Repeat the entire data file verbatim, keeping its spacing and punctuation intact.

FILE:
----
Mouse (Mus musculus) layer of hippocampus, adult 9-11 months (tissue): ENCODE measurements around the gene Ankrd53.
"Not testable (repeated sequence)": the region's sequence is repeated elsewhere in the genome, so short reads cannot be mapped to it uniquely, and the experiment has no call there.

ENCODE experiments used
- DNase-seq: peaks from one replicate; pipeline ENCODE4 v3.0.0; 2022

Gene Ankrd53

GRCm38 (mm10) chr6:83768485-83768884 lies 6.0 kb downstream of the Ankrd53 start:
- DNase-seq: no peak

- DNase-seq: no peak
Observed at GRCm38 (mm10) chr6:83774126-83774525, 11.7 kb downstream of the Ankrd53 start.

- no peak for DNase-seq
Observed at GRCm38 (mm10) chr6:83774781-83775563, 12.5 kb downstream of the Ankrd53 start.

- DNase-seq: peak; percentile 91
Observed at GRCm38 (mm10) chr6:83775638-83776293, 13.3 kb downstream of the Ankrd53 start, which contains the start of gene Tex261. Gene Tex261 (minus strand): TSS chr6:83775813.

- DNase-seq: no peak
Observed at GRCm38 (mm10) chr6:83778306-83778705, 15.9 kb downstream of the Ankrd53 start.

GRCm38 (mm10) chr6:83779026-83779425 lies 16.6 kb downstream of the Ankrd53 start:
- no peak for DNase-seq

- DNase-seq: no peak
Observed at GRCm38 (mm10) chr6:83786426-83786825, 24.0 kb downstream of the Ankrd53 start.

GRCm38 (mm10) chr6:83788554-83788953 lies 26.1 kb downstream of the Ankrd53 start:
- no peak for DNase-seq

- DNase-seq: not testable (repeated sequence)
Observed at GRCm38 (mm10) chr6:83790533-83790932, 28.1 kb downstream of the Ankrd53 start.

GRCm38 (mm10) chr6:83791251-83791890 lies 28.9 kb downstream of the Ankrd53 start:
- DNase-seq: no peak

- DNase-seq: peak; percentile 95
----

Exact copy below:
Mouse (Mus musculus) layer of hippocampus, adult 9-11 months (tissue): ENCODE measurements around the gene Ankrd53.
"Not testable (repeated sequence)": the region's sequence is repeated elsewhere in the genome, so short reads cannot be mapped to it uniquely, and the experiment has no call there.

ENCODE experiments used
- DNase-seq: peaks from one replicate; pipeline ENCODE4 v3.0.0; 2022

Gene Ankrd53

GRCm38 (mm10) chr6:83768485-83768884 lies 6.0 kb downstream of the Ankrd53 start:
- DNase-seq: no peak

- DNase-seq: no peak
Observed at GRCm38 (mm10) chr6:83774126-83774525, 11.7 kb downstream of the Ankrd53 start.

- no peak for DNase-seq
Observed at GRCm38 (mm10) chr6:83774781-83775563, 12.5 kb downstream of the Ankrd53 start.

- DNase-seq: peak; percentile 91
Observed at GRCm38 (mm10) chr6:83775638-83776293, 13.3 kb downstream of the Ankrd53 start, which contains the start of gene Tex261. Gene Tex261 (minus strand): TSS chr6:83775813.

- DNase-seq: no peak
Observed at GRCm38 (mm10) chr6:83778306-83778705, 15.9 kb downstream of the Ankrd53 start.

GRCm38 (mm10) chr6:83779026-83779425 lies 16.6 kb downstream of the Ankrd53 start:
- no peak for DNase-seq

- DNase-seq: no peak
Observed at GRCm38 (mm10) chr6:83786426-83786825, 24.0 kb downstream of the Ankrd53 start.

GRCm38 (mm10) chr6:83788554-83788953 lies 26.1 kb downstream of the Ankrd53 start:
- no peak for DNase-seq

- DNase-seq: not testable (repeated sequence)
Observed at GRCm38 (mm10) chr6:83790533-83790932, 28.1 kb downstream of the Ankrd53 start.

GRCm38 (mm10) chr6:83791251-83791890 lies 28.9 kb downstream of the Ankrd53 start:
- DNase-seq: no peak

- DNase-seq: peak; percentile 95